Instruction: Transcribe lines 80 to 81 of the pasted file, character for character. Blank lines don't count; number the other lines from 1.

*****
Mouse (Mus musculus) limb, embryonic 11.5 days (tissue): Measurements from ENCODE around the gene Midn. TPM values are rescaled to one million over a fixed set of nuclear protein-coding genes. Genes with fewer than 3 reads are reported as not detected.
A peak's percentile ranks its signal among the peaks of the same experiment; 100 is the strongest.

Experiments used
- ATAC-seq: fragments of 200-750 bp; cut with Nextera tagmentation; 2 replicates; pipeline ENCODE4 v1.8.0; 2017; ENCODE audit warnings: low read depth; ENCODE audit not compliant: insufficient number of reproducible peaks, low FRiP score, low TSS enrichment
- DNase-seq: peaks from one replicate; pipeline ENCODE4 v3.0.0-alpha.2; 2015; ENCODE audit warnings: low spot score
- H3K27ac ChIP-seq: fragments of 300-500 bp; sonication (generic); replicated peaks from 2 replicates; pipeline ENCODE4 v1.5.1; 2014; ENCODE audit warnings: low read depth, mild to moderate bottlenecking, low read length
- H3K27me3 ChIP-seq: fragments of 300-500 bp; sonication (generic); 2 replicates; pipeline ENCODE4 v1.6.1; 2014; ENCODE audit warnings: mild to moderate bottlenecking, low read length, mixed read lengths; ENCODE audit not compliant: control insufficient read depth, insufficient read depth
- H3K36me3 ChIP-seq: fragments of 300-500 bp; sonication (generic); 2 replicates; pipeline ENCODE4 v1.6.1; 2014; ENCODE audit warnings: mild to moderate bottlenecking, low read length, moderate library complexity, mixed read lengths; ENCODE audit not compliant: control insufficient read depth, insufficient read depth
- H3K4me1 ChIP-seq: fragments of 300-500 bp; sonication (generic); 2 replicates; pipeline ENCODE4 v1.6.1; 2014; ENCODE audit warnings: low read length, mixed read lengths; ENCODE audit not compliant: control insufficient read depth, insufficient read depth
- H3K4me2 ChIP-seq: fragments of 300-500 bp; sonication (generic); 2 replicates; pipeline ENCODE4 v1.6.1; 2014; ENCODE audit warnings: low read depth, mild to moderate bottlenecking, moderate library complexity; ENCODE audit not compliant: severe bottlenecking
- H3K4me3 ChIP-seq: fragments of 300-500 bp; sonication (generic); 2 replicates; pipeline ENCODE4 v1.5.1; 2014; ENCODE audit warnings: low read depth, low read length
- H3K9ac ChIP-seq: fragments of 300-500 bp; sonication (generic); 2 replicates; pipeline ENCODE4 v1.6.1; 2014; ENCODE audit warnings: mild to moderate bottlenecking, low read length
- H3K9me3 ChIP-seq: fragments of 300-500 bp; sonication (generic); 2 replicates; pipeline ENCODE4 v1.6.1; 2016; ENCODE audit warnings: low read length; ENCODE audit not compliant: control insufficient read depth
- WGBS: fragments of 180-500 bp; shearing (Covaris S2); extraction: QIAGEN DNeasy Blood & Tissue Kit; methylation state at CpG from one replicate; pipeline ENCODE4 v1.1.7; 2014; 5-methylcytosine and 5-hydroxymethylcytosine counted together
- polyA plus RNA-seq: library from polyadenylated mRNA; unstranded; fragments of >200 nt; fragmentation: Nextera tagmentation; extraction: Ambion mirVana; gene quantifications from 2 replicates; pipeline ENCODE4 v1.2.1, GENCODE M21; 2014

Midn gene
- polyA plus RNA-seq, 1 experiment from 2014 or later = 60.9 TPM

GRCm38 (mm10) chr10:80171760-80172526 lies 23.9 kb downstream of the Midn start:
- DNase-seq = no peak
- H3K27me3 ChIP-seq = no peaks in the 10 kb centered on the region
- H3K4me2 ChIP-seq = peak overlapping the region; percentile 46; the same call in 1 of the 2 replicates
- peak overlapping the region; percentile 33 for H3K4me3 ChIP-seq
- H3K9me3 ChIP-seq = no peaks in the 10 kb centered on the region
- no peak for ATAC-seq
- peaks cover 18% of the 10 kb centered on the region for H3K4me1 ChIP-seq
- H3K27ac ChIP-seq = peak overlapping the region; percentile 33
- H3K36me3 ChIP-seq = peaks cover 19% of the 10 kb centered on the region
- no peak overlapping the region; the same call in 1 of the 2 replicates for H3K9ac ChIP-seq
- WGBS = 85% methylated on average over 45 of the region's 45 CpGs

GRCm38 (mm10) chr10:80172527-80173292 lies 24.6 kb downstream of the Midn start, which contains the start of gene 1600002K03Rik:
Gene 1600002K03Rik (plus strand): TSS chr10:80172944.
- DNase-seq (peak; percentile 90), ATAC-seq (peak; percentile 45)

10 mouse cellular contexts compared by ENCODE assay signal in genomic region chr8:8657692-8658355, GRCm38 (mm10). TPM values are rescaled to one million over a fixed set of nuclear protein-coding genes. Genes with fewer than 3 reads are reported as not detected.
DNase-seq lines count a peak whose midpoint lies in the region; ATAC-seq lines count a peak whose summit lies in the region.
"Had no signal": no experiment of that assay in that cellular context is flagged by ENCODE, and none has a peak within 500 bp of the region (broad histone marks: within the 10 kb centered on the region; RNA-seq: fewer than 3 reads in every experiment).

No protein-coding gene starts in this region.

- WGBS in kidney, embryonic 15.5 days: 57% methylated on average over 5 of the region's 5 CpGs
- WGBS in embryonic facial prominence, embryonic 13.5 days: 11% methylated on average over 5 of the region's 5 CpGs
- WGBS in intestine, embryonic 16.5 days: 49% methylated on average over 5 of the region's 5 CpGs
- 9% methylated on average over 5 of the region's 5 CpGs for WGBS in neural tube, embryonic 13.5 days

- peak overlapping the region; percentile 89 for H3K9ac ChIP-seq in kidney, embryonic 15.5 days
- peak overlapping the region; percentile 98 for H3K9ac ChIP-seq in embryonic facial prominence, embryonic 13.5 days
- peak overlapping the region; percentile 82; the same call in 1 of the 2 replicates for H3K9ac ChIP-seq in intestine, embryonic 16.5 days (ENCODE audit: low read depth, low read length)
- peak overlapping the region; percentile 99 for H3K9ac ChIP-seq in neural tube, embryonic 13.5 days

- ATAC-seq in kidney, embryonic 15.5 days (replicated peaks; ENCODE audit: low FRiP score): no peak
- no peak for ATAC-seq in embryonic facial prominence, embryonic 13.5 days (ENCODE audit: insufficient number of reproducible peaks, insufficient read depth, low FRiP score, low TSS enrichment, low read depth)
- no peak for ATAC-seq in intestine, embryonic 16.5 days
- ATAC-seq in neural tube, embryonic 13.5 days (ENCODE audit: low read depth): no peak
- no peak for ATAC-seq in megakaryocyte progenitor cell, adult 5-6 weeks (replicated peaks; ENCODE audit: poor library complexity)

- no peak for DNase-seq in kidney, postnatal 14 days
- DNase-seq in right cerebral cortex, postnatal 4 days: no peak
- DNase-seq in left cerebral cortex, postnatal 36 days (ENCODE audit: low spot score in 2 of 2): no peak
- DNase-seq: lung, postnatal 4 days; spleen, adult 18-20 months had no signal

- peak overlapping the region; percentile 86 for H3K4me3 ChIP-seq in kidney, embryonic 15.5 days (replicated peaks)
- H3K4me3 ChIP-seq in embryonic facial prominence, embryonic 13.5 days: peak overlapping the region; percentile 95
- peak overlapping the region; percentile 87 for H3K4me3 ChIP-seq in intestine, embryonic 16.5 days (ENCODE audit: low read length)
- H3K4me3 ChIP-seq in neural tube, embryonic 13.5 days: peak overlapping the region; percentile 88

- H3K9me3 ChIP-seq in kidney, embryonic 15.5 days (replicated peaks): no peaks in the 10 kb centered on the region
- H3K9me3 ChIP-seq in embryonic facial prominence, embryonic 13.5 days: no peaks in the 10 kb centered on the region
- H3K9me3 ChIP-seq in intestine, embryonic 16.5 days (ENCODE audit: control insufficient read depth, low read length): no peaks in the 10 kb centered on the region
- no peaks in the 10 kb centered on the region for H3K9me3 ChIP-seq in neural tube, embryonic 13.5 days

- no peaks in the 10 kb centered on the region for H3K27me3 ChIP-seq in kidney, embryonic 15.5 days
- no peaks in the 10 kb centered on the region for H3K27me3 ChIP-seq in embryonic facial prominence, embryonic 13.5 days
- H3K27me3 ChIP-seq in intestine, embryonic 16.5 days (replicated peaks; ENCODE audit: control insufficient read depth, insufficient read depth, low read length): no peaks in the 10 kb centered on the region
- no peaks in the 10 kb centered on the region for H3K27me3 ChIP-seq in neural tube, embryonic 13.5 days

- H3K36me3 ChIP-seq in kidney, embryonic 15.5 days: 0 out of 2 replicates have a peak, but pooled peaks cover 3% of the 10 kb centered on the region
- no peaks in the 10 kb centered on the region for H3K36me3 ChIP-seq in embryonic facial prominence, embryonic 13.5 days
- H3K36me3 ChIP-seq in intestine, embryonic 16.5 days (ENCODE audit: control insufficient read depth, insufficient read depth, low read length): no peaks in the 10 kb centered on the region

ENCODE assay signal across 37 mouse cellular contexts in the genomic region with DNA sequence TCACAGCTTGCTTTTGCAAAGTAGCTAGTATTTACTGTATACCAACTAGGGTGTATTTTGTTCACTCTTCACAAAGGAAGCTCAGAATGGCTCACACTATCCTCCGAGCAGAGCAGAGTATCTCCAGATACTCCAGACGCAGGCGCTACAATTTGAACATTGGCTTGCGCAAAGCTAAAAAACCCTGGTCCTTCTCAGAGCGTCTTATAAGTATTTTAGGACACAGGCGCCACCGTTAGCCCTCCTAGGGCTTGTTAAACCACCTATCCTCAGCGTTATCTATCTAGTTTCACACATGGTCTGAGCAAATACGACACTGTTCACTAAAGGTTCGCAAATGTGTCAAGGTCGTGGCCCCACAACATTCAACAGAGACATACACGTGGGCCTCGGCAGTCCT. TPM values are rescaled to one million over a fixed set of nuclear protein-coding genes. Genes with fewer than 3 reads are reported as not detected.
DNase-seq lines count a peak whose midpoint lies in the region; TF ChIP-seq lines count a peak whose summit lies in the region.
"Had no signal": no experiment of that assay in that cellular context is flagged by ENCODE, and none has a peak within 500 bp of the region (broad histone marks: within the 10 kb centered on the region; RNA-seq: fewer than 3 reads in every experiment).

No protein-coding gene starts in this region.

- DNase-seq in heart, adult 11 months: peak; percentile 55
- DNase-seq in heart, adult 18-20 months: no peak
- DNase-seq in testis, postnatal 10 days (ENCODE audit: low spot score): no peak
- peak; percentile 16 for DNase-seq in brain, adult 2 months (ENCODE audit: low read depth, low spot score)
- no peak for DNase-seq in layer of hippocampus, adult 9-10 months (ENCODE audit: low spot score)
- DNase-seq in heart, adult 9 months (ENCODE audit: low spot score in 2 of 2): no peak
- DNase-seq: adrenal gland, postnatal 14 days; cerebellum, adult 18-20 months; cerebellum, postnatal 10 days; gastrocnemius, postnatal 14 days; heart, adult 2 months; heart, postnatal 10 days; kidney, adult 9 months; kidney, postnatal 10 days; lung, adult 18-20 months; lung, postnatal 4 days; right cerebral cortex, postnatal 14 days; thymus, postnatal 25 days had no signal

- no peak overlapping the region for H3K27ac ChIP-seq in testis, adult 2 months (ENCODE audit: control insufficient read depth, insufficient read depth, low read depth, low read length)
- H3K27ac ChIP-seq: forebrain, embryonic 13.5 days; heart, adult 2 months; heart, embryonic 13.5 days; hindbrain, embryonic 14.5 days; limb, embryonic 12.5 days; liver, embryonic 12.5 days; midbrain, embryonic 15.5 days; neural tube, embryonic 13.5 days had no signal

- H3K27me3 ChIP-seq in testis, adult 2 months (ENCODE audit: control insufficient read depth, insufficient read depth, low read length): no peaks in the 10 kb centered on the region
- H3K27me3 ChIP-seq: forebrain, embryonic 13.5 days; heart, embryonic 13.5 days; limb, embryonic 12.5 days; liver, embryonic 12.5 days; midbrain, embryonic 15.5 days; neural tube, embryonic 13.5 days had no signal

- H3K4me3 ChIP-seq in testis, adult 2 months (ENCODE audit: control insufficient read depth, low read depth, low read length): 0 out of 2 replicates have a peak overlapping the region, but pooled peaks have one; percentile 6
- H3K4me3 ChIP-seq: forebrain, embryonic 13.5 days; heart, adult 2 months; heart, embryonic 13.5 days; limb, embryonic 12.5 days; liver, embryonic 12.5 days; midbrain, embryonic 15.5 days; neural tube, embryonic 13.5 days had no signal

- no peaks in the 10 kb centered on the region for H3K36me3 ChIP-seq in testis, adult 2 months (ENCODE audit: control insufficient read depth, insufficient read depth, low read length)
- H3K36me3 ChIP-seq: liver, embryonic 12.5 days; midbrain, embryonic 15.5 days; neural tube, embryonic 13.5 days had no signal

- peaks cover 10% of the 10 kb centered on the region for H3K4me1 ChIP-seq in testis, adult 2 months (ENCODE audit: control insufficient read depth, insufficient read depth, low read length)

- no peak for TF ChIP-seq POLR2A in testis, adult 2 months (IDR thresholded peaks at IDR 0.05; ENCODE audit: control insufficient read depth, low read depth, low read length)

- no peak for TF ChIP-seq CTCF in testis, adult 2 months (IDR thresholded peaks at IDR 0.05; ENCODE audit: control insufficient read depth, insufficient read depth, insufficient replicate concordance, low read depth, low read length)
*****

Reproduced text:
- no peak overlapping the region for H3K27ac ChIP-seq in testis, adult 2 months (ENCODE audit: control insufficient read depth, insufficient read depth, low read depth, low read length)
- H3K27ac ChIP-seq: forebrain, embryonic 13.5 days; heart, adult 2 months; heart, embryonic 13.5 days; hindbrain, embryonic 14.5 days; limb, embryonic 12.5 days; liver, embryonic 12.5 days; midbrain, embryonic 15.5 days; neural tube, embryonic 13.5 days had no signal